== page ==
Monday, October 26, 2009

So what's with all the econ cr*p anyway

Really, when you come right down to it, why read any economics book? What do you care, right? You're not all about money, are you? That would be lame. You don't want to be one of those money people, do you? You don't want to be a money-grubber! Perish the thought, and pass the credit report.

So why on earth have I been trying to read the mainstream, pop-econ books I've been reading?

Well, I'm glad you asked! Because I have a few answer for you. First, econ is not the study of money! Second, it has some interesting implications and explanations, and finally, because it freaking matters. Read on, dear readers, for more!

Alright, so maybe I exaggerated a bit - econ does study money. Surprise. But. But more than that it's the study of human behavior. Specifically, it's the study of how people allocate resources in response to incentive. That sounds boring, right? Well consider that "resources" is anything you have - your time, your interest, your activity. And incentive is anything that influences your behavior - a smile, a piece of candy, a PR in a race, that good feeling you get when you donate to NPR. So at its broadest, there isn't that much difference between economics and many other social sciences - psychology, sociology, maybe even anthropology (not sure on that last - I've never studies anthro). But those things are interesting. Why? Well, if you read half the posts on this, or any other, blog they're about why do people do the freaky crap that they do. Why do I do the freaky crap I do? Why do even weirder people do even weirder things? Why do pepole act so goddamn stupid? These are the questions, dear IR's, and econ has answers. Maybe not the rigth answers, definitely not all answers I agree with, but interesting answers. So one reason to read at least pop-econ is that it's interesting.

Now even my brief reading of econ has found that it does explain some things. Here's an example. Why do special interest groups have so much power, and why do we end up with so much "pork" in government spending? Well, it turns out there are very rational (and I think good) explanations for how this occurs and they come right from economics. Unfortunately, I just tried to write them down and it came out in the electronic equivalent of whale vomit, all over the screen, so that'll wait for another post. But for now just take my word for it - it has some good explanations.

So now you know it's interesting, it explains things, why else?

Well, because it matters. I think I've ranted on this before, but here you go again. I have talked before about how taxation is the implementation of a people's (society's) will. And that's why taxation should matter to all of us, whether we like taxes or not, can afford them or not, they represent how we as a people are acting. I still buy that, by the way. But the implication is that the people express their will through the economy (Taxation) which means we express our will through the allocation of resources. And when you think about it, the allocation of resources is probably the single most powerful thing that societies do. Does the king get all the resources? Do all people share equally in the resources? Is it based on merit, inheritance, effort? These are all about economics, and these things all matter. And what economics, in theory, should do is give us a way to study how our decisions about these things actually work. In other words, if we set up a policy to tax this, or incentivize that, to achieve a goal, how well does that policy work? Those are the questions that really matter, the ones that need to be asked. And the ones that economics should help with.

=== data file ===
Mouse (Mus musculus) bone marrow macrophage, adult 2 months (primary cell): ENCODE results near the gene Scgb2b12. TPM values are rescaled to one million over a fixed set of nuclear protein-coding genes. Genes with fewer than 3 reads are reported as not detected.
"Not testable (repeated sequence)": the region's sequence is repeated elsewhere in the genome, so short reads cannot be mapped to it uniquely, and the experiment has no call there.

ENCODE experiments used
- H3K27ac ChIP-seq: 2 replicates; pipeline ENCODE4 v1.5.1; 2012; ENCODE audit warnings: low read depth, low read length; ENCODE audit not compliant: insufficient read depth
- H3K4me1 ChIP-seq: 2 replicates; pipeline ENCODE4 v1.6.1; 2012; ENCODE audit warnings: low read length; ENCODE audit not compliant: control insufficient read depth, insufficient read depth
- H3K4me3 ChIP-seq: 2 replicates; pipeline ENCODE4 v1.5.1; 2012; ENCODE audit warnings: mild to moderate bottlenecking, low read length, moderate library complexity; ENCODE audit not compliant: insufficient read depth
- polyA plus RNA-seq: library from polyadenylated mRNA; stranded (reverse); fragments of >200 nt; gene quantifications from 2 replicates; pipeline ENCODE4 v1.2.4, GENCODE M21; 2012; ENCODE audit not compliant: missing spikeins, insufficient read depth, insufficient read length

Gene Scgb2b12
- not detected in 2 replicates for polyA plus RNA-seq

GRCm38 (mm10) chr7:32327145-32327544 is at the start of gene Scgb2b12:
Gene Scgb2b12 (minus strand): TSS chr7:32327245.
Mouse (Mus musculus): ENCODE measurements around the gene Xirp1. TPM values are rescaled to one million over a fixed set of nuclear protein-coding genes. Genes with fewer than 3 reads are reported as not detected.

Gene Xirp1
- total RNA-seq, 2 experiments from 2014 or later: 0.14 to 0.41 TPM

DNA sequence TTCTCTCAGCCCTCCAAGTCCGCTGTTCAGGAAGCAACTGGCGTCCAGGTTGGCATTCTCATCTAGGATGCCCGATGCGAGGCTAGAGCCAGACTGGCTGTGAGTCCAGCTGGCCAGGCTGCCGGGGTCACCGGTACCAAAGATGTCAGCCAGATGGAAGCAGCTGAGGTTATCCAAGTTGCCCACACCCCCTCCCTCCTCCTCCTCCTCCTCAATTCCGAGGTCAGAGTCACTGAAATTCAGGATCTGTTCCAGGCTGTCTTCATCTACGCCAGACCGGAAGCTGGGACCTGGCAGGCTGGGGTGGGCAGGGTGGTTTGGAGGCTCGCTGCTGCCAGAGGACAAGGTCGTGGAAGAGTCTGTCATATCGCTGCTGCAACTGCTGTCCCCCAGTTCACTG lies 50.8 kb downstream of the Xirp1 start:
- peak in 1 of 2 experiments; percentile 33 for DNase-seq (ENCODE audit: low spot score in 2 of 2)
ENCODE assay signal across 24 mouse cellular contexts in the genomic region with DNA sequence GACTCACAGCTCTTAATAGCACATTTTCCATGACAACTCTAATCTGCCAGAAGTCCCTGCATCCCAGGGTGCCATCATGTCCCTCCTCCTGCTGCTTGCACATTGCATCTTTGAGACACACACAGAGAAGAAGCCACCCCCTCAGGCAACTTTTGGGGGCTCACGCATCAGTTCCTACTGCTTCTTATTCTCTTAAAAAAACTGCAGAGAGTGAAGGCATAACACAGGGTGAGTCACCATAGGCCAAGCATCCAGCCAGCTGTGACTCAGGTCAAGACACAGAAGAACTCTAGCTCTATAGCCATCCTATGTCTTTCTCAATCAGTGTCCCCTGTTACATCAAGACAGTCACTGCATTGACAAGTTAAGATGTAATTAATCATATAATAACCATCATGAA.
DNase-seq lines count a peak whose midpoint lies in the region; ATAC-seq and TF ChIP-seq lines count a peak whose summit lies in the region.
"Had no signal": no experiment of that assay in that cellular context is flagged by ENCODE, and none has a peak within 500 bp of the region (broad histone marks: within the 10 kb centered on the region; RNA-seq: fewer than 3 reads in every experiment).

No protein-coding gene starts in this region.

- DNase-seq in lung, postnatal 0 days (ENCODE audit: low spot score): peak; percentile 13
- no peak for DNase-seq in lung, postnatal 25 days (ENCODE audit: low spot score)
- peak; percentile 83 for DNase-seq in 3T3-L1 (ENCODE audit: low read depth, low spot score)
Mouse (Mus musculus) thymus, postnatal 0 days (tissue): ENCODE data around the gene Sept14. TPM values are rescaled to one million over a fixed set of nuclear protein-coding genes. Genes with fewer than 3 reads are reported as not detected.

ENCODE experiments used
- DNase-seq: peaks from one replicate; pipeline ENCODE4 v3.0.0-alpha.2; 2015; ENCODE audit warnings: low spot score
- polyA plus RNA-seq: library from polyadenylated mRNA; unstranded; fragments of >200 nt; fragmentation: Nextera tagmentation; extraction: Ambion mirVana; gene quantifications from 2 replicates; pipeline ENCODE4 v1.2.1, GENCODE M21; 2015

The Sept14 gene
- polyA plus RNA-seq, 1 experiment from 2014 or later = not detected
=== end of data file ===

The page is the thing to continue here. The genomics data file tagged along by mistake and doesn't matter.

Even in my very brief reading in this area I'm already seeing 1) the reasons some things are being done in the government, 2) where some people (commentators, politicians) seem to be just dead wrong, and 3) some possibilities for how things could be done different. I'm not quite arrogant enough to figure my quick reads have got me wise enough to tell everyone what to do (I was already that wise, doncha know?) but I do feel I've got some new insights.

Everything I've said, by the way, is my endrosement for "Naked Economics" by Wheelan. It's readable, it's basic, it's interesting, and it's more of the core ideas than Freakonomics or the other books I've read. Highly recommended.

So now that you know why this is so damn interesting, you may want to ask "Does all that insight change Shifter's life?" Nah. Not a bit. But that's a whole different question, and a different post, and probably on someone else's blog.

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